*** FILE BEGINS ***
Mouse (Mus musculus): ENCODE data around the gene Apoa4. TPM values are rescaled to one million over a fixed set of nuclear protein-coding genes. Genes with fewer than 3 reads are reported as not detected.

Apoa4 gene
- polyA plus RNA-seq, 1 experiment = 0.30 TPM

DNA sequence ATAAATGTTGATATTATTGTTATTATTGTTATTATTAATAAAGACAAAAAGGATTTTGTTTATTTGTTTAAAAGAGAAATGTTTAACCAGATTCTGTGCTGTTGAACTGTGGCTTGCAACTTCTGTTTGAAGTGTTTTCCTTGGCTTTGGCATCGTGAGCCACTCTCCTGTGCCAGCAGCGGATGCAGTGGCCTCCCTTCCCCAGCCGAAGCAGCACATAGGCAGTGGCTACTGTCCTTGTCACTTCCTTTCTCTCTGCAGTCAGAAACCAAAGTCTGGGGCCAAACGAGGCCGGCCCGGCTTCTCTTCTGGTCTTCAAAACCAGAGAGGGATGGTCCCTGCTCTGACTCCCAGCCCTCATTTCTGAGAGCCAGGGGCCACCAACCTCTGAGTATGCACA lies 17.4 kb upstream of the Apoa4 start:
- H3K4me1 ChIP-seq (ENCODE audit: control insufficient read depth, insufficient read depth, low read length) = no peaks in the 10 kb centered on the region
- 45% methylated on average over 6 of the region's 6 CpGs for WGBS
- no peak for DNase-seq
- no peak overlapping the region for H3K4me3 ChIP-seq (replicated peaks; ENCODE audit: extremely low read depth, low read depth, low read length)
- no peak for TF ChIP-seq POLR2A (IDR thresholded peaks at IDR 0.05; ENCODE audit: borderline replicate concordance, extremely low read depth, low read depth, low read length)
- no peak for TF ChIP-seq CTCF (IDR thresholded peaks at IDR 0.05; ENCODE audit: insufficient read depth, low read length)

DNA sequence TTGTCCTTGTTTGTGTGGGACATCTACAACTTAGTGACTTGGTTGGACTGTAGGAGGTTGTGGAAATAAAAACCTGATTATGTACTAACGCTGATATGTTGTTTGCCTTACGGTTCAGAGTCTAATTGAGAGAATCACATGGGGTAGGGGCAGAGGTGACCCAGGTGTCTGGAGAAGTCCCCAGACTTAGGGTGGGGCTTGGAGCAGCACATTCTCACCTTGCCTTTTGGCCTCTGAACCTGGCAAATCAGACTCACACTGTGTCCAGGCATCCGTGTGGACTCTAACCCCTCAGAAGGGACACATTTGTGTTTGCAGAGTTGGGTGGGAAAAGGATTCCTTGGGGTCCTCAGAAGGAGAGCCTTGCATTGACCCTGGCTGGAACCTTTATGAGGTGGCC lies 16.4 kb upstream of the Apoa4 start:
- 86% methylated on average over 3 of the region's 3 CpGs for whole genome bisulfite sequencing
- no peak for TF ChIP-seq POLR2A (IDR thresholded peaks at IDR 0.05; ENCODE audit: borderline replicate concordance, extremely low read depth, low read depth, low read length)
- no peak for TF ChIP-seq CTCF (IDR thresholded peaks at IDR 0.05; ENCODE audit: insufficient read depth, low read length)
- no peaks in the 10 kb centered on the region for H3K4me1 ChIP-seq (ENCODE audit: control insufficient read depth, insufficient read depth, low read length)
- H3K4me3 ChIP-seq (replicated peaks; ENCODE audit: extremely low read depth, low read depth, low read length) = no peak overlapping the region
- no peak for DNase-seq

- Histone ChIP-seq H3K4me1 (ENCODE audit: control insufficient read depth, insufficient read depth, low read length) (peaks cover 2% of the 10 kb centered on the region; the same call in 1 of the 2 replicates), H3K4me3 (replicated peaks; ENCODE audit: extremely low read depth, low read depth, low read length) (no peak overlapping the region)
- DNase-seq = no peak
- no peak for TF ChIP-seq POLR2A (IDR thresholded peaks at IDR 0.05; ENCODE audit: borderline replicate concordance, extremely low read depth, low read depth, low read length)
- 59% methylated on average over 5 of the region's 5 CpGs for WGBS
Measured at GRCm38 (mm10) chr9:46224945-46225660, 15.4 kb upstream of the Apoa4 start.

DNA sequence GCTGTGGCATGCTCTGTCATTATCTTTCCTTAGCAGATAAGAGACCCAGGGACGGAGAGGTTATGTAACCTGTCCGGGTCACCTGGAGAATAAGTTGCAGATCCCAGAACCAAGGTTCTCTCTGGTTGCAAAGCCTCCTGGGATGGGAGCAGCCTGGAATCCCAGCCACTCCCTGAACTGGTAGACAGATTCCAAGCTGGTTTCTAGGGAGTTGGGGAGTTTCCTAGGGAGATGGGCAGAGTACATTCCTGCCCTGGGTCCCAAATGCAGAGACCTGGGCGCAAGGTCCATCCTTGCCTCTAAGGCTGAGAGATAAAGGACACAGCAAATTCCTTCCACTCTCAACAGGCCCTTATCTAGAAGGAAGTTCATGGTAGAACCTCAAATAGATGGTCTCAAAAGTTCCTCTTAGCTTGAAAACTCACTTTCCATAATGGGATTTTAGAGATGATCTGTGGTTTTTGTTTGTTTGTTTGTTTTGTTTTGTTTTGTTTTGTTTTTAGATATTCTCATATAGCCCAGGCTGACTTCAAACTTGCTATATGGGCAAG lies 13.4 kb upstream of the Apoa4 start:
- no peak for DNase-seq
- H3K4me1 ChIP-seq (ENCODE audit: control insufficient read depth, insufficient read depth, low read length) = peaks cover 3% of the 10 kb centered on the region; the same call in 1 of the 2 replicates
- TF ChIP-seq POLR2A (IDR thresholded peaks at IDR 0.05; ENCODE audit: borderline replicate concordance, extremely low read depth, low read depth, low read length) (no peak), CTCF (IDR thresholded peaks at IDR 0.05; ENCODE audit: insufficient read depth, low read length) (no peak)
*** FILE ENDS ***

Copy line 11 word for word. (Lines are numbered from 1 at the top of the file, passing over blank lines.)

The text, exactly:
DNA sequence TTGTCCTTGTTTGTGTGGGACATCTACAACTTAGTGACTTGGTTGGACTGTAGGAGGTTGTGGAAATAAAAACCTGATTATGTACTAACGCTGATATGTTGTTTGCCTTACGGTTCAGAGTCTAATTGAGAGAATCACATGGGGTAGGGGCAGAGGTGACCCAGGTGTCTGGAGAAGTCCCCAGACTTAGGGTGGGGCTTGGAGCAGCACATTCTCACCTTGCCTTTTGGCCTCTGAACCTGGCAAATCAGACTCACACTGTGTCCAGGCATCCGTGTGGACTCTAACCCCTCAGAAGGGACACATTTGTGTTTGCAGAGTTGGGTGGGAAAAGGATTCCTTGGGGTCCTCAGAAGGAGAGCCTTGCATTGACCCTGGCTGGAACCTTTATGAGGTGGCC lies 16.4 kb upstream of the Apoa4 start: